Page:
In Cosey v Prudential, (4th Cir. Nov. 12, 2013), the Fourth Circuit held that the common plan formulation “proof satisfactory to the administrator” does not unambiguously confer discretion on the administrator and thus subjects the administrator’s decisions to de novo judicial review (as opposed to arbitrary and capricious review under the Firestone/Glenn standard).
Like Jon, I find this decision interesting, as it has the potential to cut back on the abuse-of-discretion standard of review for many ERISA plans. However, I suspect that in response to this Court’s decision, we are likely to see many plan amendments adding language which more unambiguously states the plan’s intention to get the benefit ofFirestone discretionary review for its benefit determination decisions.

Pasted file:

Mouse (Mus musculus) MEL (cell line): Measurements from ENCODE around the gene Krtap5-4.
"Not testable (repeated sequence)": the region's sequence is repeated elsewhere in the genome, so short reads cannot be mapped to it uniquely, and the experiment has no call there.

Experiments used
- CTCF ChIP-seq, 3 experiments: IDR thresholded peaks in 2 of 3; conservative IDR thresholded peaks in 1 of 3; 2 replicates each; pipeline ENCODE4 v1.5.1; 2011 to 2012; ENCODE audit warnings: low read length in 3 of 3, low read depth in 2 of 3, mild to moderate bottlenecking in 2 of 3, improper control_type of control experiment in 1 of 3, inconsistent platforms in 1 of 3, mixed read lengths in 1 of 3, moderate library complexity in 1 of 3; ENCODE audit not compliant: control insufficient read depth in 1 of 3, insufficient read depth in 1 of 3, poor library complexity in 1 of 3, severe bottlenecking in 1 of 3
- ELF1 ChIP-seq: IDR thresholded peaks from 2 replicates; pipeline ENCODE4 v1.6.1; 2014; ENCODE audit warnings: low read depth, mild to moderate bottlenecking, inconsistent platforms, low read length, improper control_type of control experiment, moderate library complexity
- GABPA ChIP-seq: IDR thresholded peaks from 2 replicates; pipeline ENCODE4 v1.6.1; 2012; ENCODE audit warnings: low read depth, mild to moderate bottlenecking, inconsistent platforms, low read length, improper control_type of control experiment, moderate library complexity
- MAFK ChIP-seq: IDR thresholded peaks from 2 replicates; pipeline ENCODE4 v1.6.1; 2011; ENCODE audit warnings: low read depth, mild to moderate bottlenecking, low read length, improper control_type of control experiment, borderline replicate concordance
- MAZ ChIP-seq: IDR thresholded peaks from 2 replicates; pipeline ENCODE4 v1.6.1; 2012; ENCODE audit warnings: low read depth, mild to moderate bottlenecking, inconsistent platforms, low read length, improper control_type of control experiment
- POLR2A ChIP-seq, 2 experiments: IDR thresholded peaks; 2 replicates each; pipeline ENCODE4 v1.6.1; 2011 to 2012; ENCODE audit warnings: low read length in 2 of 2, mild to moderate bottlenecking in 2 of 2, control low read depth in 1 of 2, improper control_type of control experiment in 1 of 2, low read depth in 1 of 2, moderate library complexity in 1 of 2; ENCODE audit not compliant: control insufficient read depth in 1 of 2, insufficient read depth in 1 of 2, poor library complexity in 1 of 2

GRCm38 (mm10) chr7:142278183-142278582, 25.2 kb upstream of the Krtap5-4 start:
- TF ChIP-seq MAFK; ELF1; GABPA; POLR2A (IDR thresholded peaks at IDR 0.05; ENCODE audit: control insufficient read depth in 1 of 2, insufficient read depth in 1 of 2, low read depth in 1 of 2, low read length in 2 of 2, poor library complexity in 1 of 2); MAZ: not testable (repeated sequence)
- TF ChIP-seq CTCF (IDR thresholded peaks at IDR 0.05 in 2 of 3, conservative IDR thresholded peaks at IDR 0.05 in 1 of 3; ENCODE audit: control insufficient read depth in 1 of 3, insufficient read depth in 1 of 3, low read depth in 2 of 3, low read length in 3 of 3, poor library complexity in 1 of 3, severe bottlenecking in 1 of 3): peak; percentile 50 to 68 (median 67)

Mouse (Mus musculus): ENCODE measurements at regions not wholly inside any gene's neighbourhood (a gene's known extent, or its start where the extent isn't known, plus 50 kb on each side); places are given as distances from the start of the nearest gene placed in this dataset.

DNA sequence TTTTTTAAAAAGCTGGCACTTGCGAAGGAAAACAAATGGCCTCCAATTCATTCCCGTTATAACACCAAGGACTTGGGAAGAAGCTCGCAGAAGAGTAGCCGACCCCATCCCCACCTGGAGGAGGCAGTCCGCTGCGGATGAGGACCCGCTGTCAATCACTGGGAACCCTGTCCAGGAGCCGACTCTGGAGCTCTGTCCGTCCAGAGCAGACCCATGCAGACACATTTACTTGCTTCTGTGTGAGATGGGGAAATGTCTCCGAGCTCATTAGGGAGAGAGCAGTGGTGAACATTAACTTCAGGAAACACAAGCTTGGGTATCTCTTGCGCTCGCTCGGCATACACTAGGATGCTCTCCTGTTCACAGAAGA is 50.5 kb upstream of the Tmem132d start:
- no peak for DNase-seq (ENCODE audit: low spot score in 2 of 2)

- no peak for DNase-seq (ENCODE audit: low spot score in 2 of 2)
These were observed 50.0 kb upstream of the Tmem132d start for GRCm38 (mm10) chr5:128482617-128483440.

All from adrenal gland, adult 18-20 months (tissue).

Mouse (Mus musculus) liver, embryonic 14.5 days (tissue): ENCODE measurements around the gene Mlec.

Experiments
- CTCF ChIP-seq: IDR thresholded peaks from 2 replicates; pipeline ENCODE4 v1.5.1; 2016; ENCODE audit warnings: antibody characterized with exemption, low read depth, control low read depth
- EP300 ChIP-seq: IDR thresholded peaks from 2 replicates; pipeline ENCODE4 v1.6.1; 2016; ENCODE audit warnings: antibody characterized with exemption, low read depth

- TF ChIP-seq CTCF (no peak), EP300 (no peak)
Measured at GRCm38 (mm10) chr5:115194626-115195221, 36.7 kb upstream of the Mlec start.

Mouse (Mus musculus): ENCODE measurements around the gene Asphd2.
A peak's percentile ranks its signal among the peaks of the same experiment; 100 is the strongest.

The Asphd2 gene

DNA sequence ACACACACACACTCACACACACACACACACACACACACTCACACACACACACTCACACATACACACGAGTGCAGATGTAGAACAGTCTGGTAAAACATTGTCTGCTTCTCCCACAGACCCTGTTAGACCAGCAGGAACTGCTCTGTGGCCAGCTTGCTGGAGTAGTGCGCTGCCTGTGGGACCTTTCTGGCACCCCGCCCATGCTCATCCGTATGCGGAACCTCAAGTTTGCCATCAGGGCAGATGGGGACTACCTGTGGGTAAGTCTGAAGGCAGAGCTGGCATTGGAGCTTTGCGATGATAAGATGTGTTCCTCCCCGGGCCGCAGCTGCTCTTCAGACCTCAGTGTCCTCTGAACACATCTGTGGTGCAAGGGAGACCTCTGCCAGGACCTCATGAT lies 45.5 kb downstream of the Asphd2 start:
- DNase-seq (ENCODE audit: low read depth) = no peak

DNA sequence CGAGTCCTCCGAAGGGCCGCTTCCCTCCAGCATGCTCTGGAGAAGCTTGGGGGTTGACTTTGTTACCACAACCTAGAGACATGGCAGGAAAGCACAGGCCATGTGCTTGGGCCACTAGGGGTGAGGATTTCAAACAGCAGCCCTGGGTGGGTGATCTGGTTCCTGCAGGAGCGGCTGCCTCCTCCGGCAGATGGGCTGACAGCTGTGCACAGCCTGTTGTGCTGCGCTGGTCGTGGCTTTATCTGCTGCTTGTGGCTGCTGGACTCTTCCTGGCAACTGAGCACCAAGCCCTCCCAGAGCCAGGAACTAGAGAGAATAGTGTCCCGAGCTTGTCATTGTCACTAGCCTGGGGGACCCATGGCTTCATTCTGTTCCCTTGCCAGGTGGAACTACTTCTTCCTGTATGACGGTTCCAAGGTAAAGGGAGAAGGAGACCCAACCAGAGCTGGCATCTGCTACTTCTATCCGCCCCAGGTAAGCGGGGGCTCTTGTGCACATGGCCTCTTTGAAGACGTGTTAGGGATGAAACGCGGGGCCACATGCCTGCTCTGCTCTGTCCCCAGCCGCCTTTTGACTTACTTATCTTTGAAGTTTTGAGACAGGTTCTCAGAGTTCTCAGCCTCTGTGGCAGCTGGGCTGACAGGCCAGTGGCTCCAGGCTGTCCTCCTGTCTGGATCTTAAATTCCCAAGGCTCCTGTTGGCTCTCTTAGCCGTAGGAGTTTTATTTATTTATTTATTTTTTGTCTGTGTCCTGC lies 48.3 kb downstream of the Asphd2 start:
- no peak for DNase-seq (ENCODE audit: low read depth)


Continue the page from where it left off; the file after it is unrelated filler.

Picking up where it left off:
This article was originally printed in Workplace Prof Blog on November 18, 2013. Reprinted with permission.
About the Author: Paul Secunda is a professor of law at Marquette University Law School. Professor Secunda is the author of nearly three dozen books, treatises, articles, and shorter writings. He co-authored the treatise Understanding Employment Law and the case book Global Issues in Employee Benefits Law. Professor Secunda is a frequent commentator on labor and employment law issues in the national media. He co-edits with Rick Bales and Jeffrey Hirsch the Workplace Prof Blog, recently named one of the top law professor blogs in the country.